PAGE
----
Multi-room audio without alexa

Greetings everyone,

I want to create a multi-room audio system and I’m a bit overwhelmed with all the options and solutions so far. Plus, I have a few “extras” and don’t know how ot approach them (I’m definitely a beginner!).

Here’s my current situation:
I have two echo dots that I use to stream music via spotify. I have a soundbar that is not “smart” and has no wifi-capability whatsoever. Now, I want to get rid of my echo dots due to privacy reasons and would like to create a multi-room audio system that doesn’t really need to be super sophisticated, especially at the beginning.

What I’m looking for:
I want to place a few speakers in my apartment (1 x living room, 1 x bedroom, 1 x kitchen and maybe 1 x bath). Then I want to be able to choose one or more speakers and play a spotify playlist on them (either by picking a playlist with my smartphone or by pushing a button that plays a defined [or maybe even random] playlist). Also, it would be really nice if I could connect the TV and my soundbar with the RPI (using HDMI and/or optical). When I stream music, the soundbar should play the RPIs audio-signal, when the TV is turned on, the RPI should pass the audio-signal through, so that the soundbar then plays the TV-sound - that functionality would be really nice if that’s possible, but my main-focus here is the multi-room speakers to play spotify playlists.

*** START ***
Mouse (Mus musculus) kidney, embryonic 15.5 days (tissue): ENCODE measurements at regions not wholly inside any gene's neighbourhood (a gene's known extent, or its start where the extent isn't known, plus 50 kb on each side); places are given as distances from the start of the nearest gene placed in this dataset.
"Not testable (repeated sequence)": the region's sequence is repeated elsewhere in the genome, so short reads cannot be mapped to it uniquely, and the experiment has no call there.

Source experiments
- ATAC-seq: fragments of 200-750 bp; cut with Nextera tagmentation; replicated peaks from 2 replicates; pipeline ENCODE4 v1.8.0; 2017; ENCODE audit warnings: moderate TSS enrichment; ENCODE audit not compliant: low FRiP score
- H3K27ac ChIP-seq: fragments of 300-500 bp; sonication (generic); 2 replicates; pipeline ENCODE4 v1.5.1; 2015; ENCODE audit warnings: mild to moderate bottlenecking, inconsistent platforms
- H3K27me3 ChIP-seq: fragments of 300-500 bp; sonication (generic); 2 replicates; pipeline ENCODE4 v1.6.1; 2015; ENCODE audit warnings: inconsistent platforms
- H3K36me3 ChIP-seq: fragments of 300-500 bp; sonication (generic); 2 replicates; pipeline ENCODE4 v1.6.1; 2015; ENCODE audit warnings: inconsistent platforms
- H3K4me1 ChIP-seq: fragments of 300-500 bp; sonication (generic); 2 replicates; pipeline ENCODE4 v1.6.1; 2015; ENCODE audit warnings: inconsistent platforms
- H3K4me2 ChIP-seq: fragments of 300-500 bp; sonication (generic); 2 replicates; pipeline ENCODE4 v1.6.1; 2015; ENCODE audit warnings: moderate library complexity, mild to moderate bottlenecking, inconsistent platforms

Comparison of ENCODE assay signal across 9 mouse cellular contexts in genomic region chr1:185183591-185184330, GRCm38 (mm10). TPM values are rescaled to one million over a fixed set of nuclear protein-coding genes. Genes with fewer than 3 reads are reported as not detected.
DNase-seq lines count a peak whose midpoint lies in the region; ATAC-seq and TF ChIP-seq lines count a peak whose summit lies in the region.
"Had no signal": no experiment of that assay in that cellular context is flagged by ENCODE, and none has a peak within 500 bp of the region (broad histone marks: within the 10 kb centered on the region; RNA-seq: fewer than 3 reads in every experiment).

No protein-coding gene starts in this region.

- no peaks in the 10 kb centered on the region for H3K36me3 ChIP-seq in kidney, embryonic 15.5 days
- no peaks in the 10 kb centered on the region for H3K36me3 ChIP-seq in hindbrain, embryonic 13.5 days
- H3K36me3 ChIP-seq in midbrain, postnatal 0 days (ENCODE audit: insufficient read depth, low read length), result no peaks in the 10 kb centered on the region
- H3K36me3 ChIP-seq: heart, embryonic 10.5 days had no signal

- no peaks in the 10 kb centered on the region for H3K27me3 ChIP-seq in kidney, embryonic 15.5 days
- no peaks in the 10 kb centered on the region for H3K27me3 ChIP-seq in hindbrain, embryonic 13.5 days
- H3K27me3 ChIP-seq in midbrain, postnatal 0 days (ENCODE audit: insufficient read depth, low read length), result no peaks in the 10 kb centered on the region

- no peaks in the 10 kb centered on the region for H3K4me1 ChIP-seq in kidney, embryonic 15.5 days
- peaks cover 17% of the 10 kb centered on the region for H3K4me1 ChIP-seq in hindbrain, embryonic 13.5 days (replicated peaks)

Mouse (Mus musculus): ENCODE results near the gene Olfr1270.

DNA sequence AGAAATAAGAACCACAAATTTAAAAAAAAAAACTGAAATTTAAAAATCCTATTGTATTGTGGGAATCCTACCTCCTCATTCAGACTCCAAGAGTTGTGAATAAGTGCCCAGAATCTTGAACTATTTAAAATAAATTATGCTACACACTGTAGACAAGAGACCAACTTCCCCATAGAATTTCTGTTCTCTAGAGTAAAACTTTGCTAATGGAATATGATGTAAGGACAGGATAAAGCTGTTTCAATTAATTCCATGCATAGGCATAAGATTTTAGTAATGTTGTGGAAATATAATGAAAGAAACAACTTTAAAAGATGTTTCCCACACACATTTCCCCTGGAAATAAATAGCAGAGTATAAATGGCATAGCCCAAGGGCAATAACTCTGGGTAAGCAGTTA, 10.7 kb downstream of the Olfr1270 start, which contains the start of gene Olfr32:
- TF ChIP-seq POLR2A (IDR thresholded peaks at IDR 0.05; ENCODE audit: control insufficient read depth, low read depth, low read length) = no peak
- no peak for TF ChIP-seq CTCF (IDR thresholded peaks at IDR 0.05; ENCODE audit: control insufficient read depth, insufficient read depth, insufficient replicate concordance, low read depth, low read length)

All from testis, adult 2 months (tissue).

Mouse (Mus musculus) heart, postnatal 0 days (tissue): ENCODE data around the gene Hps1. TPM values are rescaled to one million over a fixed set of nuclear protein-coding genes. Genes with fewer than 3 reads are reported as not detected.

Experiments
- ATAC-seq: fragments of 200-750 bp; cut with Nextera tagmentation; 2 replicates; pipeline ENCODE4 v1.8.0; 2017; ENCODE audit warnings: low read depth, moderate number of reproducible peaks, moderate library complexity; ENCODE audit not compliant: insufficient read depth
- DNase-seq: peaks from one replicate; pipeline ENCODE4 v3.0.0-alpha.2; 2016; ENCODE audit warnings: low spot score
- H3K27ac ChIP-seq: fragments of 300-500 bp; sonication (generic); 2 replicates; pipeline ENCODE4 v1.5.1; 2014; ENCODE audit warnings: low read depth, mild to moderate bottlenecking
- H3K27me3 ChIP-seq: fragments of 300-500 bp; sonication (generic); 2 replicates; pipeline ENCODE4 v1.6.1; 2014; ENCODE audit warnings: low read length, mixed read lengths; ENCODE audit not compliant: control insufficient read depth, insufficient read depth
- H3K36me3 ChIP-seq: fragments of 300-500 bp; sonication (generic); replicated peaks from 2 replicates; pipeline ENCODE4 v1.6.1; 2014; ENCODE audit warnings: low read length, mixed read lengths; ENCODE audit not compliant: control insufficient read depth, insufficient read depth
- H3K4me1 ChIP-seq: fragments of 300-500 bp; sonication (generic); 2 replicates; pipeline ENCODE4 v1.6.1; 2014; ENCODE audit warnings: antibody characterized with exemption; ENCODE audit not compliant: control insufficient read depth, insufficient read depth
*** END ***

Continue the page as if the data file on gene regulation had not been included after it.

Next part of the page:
I already found out that squeezelite seems to be a really good option for that. What I couldn’t figure out so far is what hardware I will need and how it should all be set up. Obviously, I don’t want to connect all speakers with cables and I don’t wany any speakers that have Alexa built in. I do have an RPI 3b+ that runs openhab and an RPI 3b+ that is currently unused.

What kind of speaker could I use to connect it to openhab and/or squeezelite? Would each speaker have to be connected to its own RPI or could they all be connected using bluetooth / wifi? How would you approach this project?

Thank you in advance
Pat

This is an interesting project!
Recently plex came out with a version of plexamp which is headless. Meaning you can install it on a device, hook up some speakers, and cast to it. I suppose that multi room support will come soon.
I also saw news some time ago about making smart speakers with esp32s.
As for commercial solutions, if you’re taking out Alexa for privacy reasons then you can cut all others for the very same.

I’m not sure about Sonos when it comes to privacy, but I’m pretty sure this would cover almost every point of your list (well, maybe a bit pricey), so maybe take a look at that.

squeezelite is really nice (I have six + four players in use), but a first point is, there is no way to use squeezelite to stream hdmi audio or other audio Input at all (at least I don’t know about an option). It’s only for streaming audio from Internet, Icecast, whatever, and from the Logitechmediaserver (Open Source) which is the control center. You would need this one up and running to control squeezelite from any App, may it be openHAB or something more special).
On the other hand, as squeezelite will be a DIY project, it’s not a big deal to add some other software to get hdmi sound input additionally (but definitely not only one weekend for this…).